After having studied in Muenster, Germany, and Rome, Italy, Nico received his diploma degree in Business Management from Muenster University in 2010. For over two years he has been teaching and doing research as a doctoral candidate at the Institute of Business-to-Business Marketing in Muenster.
His research interests pertain to the study of system markets, especially high-tech consumer electronics, and their underlying phenomena of network effects and the emergence of dominant designs. Nico likes sports, especially soccer. He plays for a university team and cheers for his hometown club Borussia Dortmund. He has also been playing classic and electric guitar for quite some time, in a band and on his own.
Nico enjoys getting to know new places, for short or for longer. That is why he has not decided where to go or stay after his doctoral studies. Germany is just an option among others.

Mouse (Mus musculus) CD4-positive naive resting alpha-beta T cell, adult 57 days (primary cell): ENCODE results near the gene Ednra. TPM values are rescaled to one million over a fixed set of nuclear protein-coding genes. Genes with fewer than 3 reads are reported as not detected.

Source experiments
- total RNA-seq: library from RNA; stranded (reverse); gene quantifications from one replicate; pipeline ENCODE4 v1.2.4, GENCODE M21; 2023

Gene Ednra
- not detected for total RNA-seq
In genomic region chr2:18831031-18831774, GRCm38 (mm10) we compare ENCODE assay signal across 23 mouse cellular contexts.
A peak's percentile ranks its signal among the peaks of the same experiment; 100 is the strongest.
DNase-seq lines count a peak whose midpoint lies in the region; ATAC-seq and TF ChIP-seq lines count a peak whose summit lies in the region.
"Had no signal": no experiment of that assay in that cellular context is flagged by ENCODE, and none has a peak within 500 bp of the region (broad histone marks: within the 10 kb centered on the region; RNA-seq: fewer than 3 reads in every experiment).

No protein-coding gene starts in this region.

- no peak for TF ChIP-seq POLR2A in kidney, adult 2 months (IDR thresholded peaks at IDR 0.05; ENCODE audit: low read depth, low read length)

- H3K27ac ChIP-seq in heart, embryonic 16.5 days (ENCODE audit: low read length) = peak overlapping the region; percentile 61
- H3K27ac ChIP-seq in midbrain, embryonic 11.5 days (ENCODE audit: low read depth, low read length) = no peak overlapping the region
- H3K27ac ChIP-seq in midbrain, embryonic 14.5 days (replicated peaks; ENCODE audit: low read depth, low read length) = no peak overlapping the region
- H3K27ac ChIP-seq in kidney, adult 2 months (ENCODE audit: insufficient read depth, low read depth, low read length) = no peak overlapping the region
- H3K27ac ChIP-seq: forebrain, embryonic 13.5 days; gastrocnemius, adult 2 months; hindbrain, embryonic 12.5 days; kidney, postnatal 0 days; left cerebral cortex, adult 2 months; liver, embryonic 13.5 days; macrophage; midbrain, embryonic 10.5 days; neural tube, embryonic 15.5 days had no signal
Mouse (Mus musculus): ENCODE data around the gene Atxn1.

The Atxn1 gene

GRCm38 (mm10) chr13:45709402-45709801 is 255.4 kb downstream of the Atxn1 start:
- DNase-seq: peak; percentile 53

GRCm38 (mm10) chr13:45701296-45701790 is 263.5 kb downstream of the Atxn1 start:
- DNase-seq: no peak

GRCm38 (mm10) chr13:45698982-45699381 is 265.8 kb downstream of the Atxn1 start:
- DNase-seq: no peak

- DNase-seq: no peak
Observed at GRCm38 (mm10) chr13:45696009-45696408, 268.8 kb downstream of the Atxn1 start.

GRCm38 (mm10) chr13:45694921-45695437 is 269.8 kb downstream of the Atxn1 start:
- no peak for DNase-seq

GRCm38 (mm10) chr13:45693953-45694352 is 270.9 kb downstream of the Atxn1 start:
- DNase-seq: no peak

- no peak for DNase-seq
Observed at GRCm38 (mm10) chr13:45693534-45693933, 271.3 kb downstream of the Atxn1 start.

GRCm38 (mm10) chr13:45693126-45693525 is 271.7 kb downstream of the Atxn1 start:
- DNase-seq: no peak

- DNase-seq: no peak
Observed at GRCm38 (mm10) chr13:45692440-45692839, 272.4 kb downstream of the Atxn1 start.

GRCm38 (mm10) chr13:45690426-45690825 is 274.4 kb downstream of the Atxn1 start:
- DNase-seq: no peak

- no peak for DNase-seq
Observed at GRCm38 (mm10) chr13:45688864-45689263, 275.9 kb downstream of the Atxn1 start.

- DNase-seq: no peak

But first comes the Ph.D-thesis. Its key idea is the transformation of a macro-concept - (indirect) network effects - to a micro-arena - consumer behavior. The conceptualization of indirect network effects as merely quantity-driven has been challenged recently. The study aims at using interview and CBC data to underline this development from a behavioristic point of view, hypothesizing that people do not only value variety when it comes to complementary products (e.g. the number of video games) they can use on a given platform (e.g. a video console), but that single valuable titles (so-called superstar software) and the overall quality of the software catalog have a by far greater impact on consumer choice in favor of a system. Also, he tries to show that expectations - claimed to have a substantial impact in system markets - have been overrated in the literature and play an inferior role when it comes to the individual adoption decision.
If you would like to contact Nico or learn more about him and the research he does in Muenster, please visit their website or feel free to write him an email: